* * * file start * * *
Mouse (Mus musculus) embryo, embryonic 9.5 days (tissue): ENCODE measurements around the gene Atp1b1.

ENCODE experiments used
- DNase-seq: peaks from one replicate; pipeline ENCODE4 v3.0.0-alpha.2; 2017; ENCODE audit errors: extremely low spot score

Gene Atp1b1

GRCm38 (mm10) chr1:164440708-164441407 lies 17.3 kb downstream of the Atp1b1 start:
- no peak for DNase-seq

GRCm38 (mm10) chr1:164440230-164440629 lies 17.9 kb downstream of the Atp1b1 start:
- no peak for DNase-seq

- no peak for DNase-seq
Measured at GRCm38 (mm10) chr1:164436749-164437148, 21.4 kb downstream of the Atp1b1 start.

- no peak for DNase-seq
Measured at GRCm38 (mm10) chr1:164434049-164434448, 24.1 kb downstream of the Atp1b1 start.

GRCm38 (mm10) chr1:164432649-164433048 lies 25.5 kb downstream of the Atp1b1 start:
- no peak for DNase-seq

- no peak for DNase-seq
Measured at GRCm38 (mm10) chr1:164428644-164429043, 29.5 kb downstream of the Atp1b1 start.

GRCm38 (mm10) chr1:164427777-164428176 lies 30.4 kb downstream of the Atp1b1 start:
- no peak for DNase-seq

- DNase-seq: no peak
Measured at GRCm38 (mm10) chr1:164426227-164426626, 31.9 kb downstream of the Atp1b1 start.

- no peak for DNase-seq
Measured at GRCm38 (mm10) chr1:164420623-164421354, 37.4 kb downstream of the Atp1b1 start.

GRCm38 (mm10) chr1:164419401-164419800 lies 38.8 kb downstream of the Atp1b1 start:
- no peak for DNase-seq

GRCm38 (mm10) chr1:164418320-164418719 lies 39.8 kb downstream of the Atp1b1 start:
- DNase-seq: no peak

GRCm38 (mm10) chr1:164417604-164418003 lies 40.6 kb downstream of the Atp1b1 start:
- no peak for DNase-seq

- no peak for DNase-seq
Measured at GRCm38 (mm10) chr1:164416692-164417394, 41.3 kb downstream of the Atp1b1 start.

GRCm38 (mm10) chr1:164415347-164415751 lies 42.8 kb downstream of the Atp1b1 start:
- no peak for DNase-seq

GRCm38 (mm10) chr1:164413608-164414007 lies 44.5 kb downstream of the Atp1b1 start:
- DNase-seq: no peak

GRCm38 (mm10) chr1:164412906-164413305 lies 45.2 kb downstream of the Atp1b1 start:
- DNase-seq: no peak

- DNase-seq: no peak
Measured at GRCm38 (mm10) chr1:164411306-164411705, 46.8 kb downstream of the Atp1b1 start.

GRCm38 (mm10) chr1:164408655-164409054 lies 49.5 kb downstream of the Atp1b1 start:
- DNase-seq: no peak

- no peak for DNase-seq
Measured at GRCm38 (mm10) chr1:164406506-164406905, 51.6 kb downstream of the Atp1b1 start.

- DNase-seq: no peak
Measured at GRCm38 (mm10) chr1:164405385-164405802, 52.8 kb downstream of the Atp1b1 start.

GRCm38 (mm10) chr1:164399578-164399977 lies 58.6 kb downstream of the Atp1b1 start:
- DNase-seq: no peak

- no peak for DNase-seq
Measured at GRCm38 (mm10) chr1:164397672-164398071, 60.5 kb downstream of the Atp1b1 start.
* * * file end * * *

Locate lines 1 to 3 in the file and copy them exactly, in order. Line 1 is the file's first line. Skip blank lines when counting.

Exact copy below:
Mouse (Mus musculus) embryo, embryonic 9.5 days (tissue): ENCODE measurements around the gene Atp1b1.

ENCODE experiments used
- DNase-seq: peaks from one replicate; pipeline ENCODE4 v3.0.0-alpha.2; 2017; ENCODE audit errors: extremely low spot score